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book sales

I absolutely love book sales.

They are like pandora boxes scattering magic dust for the few days they exist, usually in warehouse halls large and tall and cold.

It’s almost like a dance; circling around the temporary book carts in a slow movement towards the end of the hall, around people clustered in their own forays and through the temporary aisles. Dancing to the music in your mind, happily absorbed in your own thoughts, eyes running hungrily across book spines.

It’s lovely too to see so many other people as hungry as you, even settling down at corners forgetting time when they find a book that demands their immediate attention. All sorts of people: young children both adorable and bookish and boisterous and hyperactive, quiet teenagers, adults, the old with a healthy amount of white hair. And there are seldom any bad feelings because the fundamental happy pursuit of books somehow leaves everyone to be polite and kind although they (myself included) become self-absorbed in their own worlds. Kind of like fallen leaves floating on water, guided by currents and the multiple movement underwater, bumping often into each other often, but in such a light-hearted and unexpected way that it just seems natural: each in each’s world, each one’s place in the world.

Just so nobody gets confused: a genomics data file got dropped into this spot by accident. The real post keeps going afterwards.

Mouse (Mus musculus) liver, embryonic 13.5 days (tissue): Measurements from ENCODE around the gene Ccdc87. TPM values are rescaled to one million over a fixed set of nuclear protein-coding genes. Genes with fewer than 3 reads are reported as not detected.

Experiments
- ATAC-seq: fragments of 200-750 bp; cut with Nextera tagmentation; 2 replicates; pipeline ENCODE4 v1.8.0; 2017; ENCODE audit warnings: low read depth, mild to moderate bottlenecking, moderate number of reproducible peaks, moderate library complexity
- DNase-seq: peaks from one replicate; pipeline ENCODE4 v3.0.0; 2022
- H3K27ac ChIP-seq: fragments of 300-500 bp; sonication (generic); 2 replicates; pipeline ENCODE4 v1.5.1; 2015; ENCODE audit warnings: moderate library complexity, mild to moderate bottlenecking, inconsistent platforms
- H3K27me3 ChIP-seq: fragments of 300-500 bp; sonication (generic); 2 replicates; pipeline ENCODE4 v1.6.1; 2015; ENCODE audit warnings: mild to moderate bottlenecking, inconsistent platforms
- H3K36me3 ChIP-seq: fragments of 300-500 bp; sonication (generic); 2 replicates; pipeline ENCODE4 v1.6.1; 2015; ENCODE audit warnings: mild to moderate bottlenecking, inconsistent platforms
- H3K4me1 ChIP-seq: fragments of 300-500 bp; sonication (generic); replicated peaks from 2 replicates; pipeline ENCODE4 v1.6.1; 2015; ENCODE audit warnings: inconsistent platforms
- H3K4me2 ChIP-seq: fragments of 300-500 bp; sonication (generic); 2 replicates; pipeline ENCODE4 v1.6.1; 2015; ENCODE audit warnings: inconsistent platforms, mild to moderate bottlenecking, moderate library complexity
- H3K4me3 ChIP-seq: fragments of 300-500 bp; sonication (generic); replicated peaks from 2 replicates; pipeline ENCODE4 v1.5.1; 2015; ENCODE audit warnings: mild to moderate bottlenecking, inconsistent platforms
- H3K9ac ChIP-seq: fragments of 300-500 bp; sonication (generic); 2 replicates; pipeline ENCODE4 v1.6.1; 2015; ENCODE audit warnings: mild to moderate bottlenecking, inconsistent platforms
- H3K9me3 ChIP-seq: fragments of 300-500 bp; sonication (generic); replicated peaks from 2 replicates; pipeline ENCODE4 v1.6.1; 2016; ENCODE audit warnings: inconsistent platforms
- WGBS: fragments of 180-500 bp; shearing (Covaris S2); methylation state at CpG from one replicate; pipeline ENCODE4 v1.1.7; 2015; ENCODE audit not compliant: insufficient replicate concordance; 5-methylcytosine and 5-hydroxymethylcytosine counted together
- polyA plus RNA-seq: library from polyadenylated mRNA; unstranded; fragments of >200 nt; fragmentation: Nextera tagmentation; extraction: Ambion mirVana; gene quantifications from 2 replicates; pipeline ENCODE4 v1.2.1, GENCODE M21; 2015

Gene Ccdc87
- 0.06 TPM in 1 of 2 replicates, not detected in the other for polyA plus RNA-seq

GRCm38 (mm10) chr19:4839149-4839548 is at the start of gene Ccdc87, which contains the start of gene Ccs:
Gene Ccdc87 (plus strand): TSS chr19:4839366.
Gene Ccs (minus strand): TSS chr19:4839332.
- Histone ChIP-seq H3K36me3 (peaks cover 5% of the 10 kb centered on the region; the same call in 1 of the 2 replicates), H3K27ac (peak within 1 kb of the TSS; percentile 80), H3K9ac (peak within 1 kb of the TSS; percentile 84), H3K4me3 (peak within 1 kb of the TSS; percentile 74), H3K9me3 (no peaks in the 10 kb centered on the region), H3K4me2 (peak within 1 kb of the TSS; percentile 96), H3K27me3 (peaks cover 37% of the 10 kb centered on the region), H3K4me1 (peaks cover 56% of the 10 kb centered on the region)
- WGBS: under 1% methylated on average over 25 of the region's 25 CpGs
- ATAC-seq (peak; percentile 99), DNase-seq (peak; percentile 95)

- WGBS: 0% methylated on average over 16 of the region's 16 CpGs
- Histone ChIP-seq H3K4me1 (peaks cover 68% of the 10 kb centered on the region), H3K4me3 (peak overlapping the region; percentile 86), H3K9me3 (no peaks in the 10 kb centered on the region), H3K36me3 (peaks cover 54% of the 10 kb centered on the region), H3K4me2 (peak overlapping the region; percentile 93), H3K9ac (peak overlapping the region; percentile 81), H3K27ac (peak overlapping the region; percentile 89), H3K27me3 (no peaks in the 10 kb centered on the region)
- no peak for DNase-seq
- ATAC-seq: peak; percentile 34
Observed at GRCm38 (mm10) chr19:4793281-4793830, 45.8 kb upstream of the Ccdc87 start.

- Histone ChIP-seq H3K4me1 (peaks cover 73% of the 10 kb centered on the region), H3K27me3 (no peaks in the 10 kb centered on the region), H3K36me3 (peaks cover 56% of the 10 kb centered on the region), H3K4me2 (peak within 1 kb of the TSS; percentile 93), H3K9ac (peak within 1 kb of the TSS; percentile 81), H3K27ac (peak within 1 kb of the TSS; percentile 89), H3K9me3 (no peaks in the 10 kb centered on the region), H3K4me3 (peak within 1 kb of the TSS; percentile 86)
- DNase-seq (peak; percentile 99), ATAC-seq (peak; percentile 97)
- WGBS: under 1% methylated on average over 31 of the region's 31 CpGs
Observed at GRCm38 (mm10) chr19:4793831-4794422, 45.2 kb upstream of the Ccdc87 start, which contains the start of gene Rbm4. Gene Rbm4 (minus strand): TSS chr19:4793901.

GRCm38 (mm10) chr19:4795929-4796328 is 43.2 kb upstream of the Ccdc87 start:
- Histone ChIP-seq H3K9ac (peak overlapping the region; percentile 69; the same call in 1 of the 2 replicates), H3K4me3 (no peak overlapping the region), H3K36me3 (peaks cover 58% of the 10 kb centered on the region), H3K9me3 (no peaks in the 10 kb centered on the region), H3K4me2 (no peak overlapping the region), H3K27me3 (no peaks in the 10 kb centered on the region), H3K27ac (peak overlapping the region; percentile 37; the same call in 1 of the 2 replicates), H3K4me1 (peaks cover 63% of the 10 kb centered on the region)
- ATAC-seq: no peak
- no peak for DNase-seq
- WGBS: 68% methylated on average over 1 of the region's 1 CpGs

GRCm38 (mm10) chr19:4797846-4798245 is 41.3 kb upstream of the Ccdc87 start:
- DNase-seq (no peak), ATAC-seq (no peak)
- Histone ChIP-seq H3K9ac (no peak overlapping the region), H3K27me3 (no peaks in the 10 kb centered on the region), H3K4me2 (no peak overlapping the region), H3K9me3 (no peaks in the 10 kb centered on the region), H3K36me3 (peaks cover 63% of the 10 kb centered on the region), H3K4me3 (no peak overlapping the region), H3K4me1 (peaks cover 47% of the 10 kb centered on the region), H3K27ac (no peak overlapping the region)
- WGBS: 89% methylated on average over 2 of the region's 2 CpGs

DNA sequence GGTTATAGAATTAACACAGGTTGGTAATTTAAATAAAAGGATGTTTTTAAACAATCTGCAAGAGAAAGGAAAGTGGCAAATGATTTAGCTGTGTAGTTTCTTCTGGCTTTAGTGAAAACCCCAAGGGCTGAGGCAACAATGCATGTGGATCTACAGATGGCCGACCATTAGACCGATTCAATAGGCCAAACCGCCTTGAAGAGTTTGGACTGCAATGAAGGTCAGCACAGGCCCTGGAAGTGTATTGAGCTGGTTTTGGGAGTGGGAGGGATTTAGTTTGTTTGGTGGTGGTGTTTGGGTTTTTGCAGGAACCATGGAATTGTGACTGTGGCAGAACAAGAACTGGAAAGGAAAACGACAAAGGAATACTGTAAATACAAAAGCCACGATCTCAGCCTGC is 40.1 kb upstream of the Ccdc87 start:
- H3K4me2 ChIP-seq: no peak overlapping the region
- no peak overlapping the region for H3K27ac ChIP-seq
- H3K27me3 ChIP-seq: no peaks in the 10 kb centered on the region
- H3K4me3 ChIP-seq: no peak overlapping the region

You always leave happy. The joy of finding good books is unparalleled, no matter whether the books are new or second-hand. Second-hand books, tattered and smelly, makes me happy anyway because the stories should transcend their physical state; if I wrote a book, nothing will make me happier than seeing it dog-eared, passed from hand to hand, shared between friends and strangers and generations.

And when you leave without purchasing any books – you feel so satisfied at being lucky enough not to have fallen under the spell of any more books so that you can concentrate on finishing up the collecting pile at home!


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